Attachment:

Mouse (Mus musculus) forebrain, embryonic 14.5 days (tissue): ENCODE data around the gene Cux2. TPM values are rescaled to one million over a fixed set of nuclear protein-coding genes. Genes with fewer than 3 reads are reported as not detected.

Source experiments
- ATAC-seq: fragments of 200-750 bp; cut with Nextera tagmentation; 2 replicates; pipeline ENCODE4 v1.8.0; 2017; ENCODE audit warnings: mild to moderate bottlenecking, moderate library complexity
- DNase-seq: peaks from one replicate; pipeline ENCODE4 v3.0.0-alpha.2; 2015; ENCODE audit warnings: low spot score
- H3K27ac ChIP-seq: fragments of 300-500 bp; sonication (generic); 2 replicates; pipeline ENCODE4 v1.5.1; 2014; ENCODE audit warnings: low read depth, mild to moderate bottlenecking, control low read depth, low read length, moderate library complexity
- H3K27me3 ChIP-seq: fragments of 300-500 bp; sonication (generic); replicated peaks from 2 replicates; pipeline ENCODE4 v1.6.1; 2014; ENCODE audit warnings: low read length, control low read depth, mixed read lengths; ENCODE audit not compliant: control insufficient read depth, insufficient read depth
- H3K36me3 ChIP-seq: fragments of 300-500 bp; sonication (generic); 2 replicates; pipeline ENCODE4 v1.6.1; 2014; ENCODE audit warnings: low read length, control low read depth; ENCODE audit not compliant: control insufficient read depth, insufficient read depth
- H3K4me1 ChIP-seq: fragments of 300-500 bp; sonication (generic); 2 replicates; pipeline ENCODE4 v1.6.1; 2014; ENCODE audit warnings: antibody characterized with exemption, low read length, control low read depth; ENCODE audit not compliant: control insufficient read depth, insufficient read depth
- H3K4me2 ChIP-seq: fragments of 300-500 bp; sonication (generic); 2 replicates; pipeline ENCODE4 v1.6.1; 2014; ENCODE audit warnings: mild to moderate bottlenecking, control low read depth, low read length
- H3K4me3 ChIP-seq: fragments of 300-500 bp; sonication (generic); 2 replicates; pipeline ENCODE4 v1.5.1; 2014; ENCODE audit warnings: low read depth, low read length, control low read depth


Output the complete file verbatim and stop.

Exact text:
Mouse (Mus musculus) forebrain, embryonic 14.5 days (tissue): ENCODE data around the gene Cux2. TPM values are rescaled to one million over a fixed set of nuclear protein-coding genes. Genes with fewer than 3 reads are reported as not detected.

Source experiments
- ATAC-seq: fragments of 200-750 bp; cut with Nextera tagmentation; 2 replicates; pipeline ENCODE4 v1.8.0; 2017; ENCODE audit warnings: mild to moderate bottlenecking, moderate library complexity
- DNase-seq: peaks from one replicate; pipeline ENCODE4 v3.0.0-alpha.2; 2015; ENCODE audit warnings: low spot score
- H3K27ac ChIP-seq: fragments of 300-500 bp; sonication (generic); 2 replicates; pipeline ENCODE4 v1.5.1; 2014; ENCODE audit warnings: low read depth, mild to moderate bottlenecking, control low read depth, low read length, moderate library complexity
- H3K27me3 ChIP-seq: fragments of 300-500 bp; sonication (generic); replicated peaks from 2 replicates; pipeline ENCODE4 v1.6.1; 2014; ENCODE audit warnings: low read length, control low read depth, mixed read lengths; ENCODE audit not compliant: control insufficient read depth, insufficient read depth
- H3K36me3 ChIP-seq: fragments of 300-500 bp; sonication (generic); 2 replicates; pipeline ENCODE4 v1.6.1; 2014; ENCODE audit warnings: low read length, control low read depth; ENCODE audit not compliant: control insufficient read depth, insufficient read depth
- H3K4me1 ChIP-seq: fragments of 300-500 bp; sonication (generic); 2 replicates; pipeline ENCODE4 v1.6.1; 2014; ENCODE audit warnings: antibody characterized with exemption, low read length, control low read depth; ENCODE audit not compliant: control insufficient read depth, insufficient read depth
- H3K4me2 ChIP-seq: fragments of 300-500 bp; sonication (generic); 2 replicates; pipeline ENCODE4 v1.6.1; 2014; ENCODE audit warnings: mild to moderate bottlenecking, control low read depth, low read length
- H3K4me3 ChIP-seq: fragments of 300-500 bp; sonication (generic); 2 replicates; pipeline ENCODE4 v1.5.1; 2014; ENCODE audit warnings: low read depth, low read length, control low read depth